of the streets are cobblestone, and the buildings are postcard perfect. There is room to anchor, a large mooring field, and in the harbor is the excellent Nantucket Boat Basin (508-325-1350, nantucketboatbasin.com), which has earned the Marinalife Transient Marina Of The Year Award for three years running. George Bassett, the dockmaster for 28 years, has built up an 86 percent customer return rate, in large part because it’s all about customer service at Nantucket Boat Basin. George and his 40-person staff keep everyone happy, and it’s important to book your reservations early to make sure you get a spot. The wharf-like setting is charming and one-of-a-kind, with shops and restaurants just steps away. It has the appearance more of a fishing village than a marina, and it works very well. Arrange for a bike rental to venture along the island’s paved bike trails past beautiful homes and pristine beaches. You can also run your dinghy five miles from Nantucket Boat Basin up to the “Head Of The Harbor” and the stunningly gorgeous Coskata-Coatue Wildlife Refuge.There’s nothing quite like Nantucket.

Next, head 25 mile north to Hyannis. Don’t lie, the first thing you think of when hearing “Hyannis” is “Kennedy,” and
rightly so. That family made the town famous, and still has a compound there. You can anchor in the outer harbor not far from several of their moored boats. Visit the John F. Kennedy Hyannis Museum to learn even more about one of our best-known presidents. But there is also so much more to Hyannis. Well-protected Lewis Bay is accessed via a deep channel, and has a mooring field run by the Hyannis Yacht Club and a large area available for anchoring. Further into Hyannis’ inner harbor you’ll find the Hyannis Marina (508-790-4000, hyannismarina.com), a resort-like facility with all the usual extras plus 200 slips for yachts up to 200 feet, a pool, Trader Ed’s Cabana Bar, Tugboat’s Restaurant, three courtesy cars, and one of the best-stocked marina ships stores I’ve ever seen. Carla Sullivan, dockmaster for 18 years, runs a tight ship — if you need it, she can get it. She regularly attends to the needs of the megayachts that frequently tie up, but gives the royal treatment to every boat that lands at her docks, no matter how large or small. Ifyou can pull yourself away from the marina, there are all kinds of excellent restaurants and attractions to check out. The Black Cat Tavern has some of the best “chowda” around. Downtown there’s a unique collection of waterfront artists’ studios, a maritime museum, and plenty of shops to fulfill the need for retail therapy.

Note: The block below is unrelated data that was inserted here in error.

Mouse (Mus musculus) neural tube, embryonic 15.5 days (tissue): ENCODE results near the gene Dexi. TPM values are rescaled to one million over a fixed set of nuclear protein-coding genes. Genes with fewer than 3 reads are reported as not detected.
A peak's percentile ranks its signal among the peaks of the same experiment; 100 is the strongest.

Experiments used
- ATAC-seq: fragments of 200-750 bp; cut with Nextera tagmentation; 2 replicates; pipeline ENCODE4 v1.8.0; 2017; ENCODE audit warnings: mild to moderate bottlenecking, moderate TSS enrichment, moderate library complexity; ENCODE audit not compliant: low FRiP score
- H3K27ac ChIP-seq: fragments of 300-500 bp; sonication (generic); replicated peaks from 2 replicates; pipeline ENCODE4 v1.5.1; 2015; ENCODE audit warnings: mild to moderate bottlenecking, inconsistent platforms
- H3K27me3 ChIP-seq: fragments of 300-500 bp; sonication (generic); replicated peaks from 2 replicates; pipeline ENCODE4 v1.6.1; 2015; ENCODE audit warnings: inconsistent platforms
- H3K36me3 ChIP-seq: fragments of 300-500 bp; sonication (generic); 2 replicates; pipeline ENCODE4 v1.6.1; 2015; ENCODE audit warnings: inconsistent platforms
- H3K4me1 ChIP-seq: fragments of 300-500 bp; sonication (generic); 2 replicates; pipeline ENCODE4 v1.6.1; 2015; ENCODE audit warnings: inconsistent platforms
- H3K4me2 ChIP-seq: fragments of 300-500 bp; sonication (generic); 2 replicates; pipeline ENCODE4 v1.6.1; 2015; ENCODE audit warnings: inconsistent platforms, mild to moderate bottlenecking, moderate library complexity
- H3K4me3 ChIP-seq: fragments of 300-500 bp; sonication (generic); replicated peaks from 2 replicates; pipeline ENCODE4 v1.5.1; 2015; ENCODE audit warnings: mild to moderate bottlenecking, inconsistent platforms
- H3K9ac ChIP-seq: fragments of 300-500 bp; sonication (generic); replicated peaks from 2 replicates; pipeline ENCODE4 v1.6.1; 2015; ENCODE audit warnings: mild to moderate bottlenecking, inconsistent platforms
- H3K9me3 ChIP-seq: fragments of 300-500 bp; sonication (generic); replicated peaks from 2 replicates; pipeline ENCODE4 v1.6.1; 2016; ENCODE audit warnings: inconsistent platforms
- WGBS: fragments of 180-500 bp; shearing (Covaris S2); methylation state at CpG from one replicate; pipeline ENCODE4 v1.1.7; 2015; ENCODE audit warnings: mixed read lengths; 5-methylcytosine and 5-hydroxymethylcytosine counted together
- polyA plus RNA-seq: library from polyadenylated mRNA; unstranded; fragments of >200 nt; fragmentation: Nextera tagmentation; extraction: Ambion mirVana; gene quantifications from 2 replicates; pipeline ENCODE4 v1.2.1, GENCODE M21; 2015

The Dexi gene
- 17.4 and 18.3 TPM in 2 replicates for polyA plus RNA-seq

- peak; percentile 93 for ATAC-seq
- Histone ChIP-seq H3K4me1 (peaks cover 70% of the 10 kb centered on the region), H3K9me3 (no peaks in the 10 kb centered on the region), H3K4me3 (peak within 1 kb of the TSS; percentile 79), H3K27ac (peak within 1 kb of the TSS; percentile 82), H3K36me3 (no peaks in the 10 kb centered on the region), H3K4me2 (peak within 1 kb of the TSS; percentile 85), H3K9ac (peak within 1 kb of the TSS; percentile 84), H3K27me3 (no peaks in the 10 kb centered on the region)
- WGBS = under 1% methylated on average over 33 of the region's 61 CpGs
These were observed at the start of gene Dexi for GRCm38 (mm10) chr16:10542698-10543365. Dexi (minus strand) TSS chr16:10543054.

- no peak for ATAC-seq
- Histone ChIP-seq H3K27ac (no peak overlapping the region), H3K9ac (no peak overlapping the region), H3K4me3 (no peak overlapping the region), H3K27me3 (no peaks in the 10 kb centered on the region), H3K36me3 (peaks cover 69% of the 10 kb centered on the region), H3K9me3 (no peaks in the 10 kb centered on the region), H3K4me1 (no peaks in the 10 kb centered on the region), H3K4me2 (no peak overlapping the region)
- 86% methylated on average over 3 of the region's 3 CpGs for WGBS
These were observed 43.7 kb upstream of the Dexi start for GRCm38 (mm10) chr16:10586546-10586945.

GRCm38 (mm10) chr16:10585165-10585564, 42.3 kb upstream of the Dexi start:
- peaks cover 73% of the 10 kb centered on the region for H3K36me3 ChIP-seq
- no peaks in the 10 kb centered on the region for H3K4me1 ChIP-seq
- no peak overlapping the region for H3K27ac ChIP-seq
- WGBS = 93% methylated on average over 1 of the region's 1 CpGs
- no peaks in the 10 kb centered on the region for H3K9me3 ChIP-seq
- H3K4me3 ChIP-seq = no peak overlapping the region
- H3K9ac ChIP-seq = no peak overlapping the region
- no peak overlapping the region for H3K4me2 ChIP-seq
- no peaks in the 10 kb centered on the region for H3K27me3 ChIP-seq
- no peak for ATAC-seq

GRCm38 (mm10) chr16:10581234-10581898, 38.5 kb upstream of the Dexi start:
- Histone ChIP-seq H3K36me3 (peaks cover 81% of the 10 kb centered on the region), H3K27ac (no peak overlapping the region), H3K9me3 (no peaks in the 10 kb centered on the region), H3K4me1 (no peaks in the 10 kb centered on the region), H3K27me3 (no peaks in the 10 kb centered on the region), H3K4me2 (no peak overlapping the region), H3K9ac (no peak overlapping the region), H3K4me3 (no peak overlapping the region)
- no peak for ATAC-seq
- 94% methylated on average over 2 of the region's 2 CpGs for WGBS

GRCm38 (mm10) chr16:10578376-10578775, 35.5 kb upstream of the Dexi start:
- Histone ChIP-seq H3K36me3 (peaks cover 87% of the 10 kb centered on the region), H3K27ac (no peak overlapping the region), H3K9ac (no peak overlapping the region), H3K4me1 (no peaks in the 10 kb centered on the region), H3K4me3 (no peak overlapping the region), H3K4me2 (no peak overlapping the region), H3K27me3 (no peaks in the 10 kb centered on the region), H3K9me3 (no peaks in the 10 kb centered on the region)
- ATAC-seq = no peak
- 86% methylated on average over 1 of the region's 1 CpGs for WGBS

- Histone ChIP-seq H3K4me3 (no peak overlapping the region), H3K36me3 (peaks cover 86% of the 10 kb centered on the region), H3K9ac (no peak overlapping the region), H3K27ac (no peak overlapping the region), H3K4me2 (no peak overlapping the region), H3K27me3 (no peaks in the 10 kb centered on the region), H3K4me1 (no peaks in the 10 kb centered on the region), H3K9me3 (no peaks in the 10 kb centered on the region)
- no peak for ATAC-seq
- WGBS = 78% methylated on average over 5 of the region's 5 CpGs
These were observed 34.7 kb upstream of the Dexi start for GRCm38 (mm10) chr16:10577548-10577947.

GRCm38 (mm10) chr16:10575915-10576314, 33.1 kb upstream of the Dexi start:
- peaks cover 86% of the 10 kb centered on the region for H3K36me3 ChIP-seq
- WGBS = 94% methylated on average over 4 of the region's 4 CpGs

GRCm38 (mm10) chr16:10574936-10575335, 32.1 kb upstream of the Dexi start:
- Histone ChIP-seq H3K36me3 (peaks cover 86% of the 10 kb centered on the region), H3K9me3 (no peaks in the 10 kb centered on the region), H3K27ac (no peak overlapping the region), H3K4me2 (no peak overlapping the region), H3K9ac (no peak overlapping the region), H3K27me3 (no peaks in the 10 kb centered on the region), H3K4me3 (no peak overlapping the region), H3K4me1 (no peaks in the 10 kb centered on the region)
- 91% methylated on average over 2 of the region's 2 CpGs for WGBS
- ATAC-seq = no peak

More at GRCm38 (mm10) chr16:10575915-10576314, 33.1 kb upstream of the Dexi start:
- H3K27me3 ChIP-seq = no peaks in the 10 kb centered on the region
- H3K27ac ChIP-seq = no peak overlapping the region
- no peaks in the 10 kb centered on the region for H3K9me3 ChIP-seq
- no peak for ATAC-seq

There are nice beaches on the inside and outside of Egg Island, just a quick dinghy ride from anywhere in the harbor.

The last stop on this loop is Cotuit Bay. The channel at the entrance to Cotuit Bay is quite shallow, so the preferred entry route is the channel into West Bay, followed by an immediate turn into the Seapuit River behind Dead Neck. This route gets dredged frequently and big sailboats use it regularly. There are marinas further up West Bay and a mooring field in Cotuit Bay, but I like to anchor behind Dead Neck in the no-wake zone. There is a sandy bottom with good holding behind the barrier-island bird sanctuary. You can walk around the beach to the sound to swim in the ocean, or just relax in the peaceful, quiet setting. From the West Bay channel, it’s an easy day trip back to Woods Hole.

Falmouth Harbor, less than 10 miles west of Woods Hole, has plenty of marinas if anchoring out for a night is not your cup of tea. You can do this loop in a week, though it’s better if you give it two weeks, and you could easily spend a month or two doing it, exploring all that the many islands and harbors have to offer. However long you go for, enjoy Nantucket Sound!